Obstacle Race Survival Checklist

The build up to every obstacle race is exciting. Sometimes, the excitement gets in the way of rational thinking and I forget to pack things I need. So to prevent this, I made a checklist and an OCR survival guide to follow each time I do a race. Keeping organised allows me to focus my energy on actually racing, rather than what I’ve forgotten. The checklist is available to download the bottom of the article, get stuck in, take away unnecessary stress and be as organised with your belongings as you have been with your training.

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Running up the travelator Mens Health Survival of the Fittest 2016
  • Trail running shoes. Generic running shoes have very little tread and you’re more likely to slip and injure yourself as it will be wet and muddy. Grab yourself some trail running shoes for extra gip.
  • In one race, my laces kept coming undone and it was difficult tying them with cold hands so this affected my overall time. I bought some lace locks so now I don’t have to worry about them coming undone.
  • Sports socks. Get ones that absorb sweat. They will most likely still get caked in mud but they dry quicker than your average trainer sock, making them more comfortable for the duration of the race.
  • Avoid wearing cotton. Cotton clothing does you no favours when it comes to keeping you warm and dry. Invest in proper running gear, which is breathable, sweat wicking and dries quickly. Compression leggings are also a good bet as they are said to increase blood flow and protect muscles. Ladies, FYI sometimes the mud and wetness weighs your sports bra down so get one that has secure straps to avoid a nip slip (I accidentally flashed once).
  • A full change of clothes. I opt for track suit bottoms and an extra pair of leggings to go underneath because even if it’s a warmish day, having burnt off a of energy, you may still be cold afterwards. At the very least, don’t forget the essentials…. fresh pants and socks!
  • Spare pair of shoes. Old trainers or even wellies are a good bet if there is a chance it will be muddy in the event village. Bring trainers you don’t mind getting dirty.
  • OCR gloves. Not every likes to wear them but I find them helpful, not so much for grip but to protect my hands from getting scratched and nails from catching and bending back.
  • I bit the bullet and splashed out on a Dryrobe. I bought a large mens size so it’s basically a mobile tent and I can change under it if needs be. If you don’t want to spend a lot of money, make sure you bring suitable cold weather clothes to wear afterwards, especially if you have long hair which will be wet and caked in mud, making cold.
  • Sports watch. Not vital but useful to keep track of your time if you’re racing for a personal best. Interesting too, to see how many calories you’ve burnt and analyse your heart rate, if you like that kind of thing. My calorie burn record for a race is just over 1500, so a hearty meal with fellow racers was very well deserved.
  • Towel that you don’t mind getting muddy. Not all events have showers and sometimes the water is cold. Depending on how muddy I am, rather than having a freezing cold shower, sometimes I have to have a “baby wipe bath” to scrub most of the mud off and followed by a rub down with a towel, then lavish in a hot shower at home.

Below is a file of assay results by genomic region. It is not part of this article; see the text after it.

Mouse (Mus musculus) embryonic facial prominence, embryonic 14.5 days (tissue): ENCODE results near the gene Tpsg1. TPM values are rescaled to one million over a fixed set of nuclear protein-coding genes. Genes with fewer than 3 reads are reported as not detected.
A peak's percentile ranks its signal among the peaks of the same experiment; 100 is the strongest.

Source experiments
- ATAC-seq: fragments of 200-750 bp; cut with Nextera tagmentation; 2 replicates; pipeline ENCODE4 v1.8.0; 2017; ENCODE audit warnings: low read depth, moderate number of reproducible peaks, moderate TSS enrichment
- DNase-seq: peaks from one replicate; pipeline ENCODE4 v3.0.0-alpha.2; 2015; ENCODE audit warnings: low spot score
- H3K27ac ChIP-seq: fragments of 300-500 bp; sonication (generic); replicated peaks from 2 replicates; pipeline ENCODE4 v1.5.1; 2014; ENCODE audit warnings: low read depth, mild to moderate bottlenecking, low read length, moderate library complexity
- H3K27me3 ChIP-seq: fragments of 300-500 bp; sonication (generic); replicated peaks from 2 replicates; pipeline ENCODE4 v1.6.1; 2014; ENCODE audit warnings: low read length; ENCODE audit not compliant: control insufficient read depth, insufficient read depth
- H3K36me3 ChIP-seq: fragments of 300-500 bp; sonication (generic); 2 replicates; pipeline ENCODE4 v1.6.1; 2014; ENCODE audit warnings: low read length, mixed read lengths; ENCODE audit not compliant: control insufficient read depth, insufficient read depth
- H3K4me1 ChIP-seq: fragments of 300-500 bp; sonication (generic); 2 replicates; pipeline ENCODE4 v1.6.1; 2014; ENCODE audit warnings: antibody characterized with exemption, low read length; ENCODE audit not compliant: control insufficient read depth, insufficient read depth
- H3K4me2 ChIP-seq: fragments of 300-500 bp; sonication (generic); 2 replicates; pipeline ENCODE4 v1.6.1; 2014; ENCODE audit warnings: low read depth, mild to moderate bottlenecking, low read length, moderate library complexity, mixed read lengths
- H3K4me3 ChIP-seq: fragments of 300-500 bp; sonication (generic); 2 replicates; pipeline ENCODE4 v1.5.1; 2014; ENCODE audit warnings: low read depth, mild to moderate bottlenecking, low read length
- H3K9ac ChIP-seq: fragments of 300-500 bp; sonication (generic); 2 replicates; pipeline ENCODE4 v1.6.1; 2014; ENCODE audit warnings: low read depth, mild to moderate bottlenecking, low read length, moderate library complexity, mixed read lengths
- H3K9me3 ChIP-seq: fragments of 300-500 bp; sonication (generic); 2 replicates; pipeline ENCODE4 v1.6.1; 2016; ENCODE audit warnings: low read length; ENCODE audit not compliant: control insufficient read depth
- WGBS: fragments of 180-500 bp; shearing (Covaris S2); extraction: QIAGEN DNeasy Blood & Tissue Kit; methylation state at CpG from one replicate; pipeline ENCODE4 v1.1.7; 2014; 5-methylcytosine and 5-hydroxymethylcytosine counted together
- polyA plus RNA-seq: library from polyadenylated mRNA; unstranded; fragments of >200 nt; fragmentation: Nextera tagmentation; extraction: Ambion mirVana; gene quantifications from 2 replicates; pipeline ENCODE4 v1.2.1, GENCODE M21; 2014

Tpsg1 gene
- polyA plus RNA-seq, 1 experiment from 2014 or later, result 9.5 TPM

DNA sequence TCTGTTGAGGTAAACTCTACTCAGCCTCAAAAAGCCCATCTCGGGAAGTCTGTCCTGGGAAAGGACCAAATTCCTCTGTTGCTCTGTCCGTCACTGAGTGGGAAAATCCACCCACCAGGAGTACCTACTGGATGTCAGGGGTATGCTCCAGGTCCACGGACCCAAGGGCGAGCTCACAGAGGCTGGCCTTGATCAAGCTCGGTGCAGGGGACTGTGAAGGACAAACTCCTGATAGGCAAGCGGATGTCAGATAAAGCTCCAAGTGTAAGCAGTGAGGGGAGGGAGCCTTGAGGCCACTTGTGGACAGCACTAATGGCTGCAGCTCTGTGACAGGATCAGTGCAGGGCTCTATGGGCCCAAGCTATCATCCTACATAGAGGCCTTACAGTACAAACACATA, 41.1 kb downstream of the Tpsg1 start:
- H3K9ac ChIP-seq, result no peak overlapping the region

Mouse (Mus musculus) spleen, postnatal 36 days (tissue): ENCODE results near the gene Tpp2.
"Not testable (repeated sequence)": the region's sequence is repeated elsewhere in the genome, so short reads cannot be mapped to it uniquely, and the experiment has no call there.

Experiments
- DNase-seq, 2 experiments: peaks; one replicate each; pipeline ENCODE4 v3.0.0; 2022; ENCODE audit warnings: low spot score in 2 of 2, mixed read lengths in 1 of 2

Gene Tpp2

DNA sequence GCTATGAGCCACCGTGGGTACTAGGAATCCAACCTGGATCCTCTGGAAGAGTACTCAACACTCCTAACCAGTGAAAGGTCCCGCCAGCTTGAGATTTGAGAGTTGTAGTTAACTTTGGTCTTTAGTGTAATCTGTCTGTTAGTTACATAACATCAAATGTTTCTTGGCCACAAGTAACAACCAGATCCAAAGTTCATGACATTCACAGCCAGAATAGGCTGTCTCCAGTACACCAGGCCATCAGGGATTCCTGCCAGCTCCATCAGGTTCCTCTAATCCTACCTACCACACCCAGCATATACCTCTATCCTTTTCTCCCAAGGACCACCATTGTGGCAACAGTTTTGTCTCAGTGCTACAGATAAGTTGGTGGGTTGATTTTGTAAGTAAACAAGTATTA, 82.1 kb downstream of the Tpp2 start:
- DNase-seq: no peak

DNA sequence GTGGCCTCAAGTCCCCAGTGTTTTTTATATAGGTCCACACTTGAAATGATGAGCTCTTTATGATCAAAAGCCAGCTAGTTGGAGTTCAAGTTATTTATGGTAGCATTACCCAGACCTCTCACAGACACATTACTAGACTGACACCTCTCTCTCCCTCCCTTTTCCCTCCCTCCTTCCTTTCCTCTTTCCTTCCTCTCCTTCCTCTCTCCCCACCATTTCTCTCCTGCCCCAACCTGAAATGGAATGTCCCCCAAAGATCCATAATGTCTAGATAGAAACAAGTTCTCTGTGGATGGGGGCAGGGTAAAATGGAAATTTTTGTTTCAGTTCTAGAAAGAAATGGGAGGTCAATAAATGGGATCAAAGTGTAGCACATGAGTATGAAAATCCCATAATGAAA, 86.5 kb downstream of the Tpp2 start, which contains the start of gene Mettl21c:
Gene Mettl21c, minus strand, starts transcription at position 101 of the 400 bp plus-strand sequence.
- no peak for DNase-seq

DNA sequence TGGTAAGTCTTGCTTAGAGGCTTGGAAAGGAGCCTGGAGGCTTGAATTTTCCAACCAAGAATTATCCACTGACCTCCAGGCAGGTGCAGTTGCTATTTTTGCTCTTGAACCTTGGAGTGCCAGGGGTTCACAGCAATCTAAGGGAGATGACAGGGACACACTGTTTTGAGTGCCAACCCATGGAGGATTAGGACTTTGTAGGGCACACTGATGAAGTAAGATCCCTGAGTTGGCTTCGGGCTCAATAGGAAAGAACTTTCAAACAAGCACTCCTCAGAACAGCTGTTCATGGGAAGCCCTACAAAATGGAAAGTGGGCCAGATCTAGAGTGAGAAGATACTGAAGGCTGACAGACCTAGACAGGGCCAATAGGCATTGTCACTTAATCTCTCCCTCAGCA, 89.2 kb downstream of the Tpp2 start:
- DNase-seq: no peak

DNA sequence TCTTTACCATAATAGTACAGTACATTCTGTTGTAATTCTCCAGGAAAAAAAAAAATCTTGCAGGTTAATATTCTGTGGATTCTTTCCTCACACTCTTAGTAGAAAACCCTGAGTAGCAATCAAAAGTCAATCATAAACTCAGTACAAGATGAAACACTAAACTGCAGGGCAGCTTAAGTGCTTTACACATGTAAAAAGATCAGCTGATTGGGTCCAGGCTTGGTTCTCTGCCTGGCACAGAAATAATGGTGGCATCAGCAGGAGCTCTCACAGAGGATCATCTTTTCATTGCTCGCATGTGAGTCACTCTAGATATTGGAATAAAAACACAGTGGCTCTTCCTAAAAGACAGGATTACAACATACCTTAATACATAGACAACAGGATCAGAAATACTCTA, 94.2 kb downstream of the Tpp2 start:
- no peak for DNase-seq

• Body wipes in case there are no showers or the water runs out. Try and get unscented, biodegradable ones to be kinder to the environment.
  • Bin bag for muddy clothes and a spare bag for muddy shoes. Also useful for sitting on if the ground is damp in the event village.
  • Deodorant. No brainer.
  • Lip salve. Prevent chapped lips if its cold.
  • Suncream
  • I wear contact lenses with a 2 week lifespan, so I run in a pair nearing the end of their life, which I can throw away afterwards. Getting water and mud in them could lead to eye infections.
  • Sunglasses. Protect those peepers when you’re enjoying a post-race beverage.
  • Hand sanitiser and tissues for when the Portaloos run out, which they often do.
  • Hair ties. I run with a spare one on my wrist. You don’t want your hair tie breaking halfway through a run and having wet, muddy hair flapping about. I often find wearing hair in a plait minimises the chances of it getting caught whilst crawling under barbed wire.
  • Bottle of water for straight after the race and journey home to keep hydrated.
  • Snacks. Lots of snacks. I’ve been left disappointed at quite a few events with the lack of healthy food available post race. For someone with a diet like mine (i.e. not able to have wheat or cows milk due to IBS), the usual selection of hotdogs and burgers doesn’t always cut it and it can be difficult to find food I can eat without digestive repercussions. I also eat a low sugar diet anyway, so the generic sugary “sports” drinks given out don’t help either. I take low-sugar oat based snack bars (homemade if possible), coconut water or a carton of oat milk and a small bag of nuts.
  • Have a big breakfast. I often have a salmon, potato and leafy green veg omelette a few hours before the race and a banana before running.
  • Portable phone charger. Don’t risk running out of battery and not being able to use your phone to check train times… or taking post race pics.
  • Cash for taxis to train stations and for merchandise if you want.
  • Print and sign your waiver to save time on the day and bring photo ID, which you usually need in order to race.

So there you have it. Your OCR Survival Guide. Print out your free OCR Checklist. Put it in a plastic wallet and mark off items with a non-toxic dry-wipe marker each time you’re packing for a race.  Happy racing!

Download your free OCR Survival Checklist here

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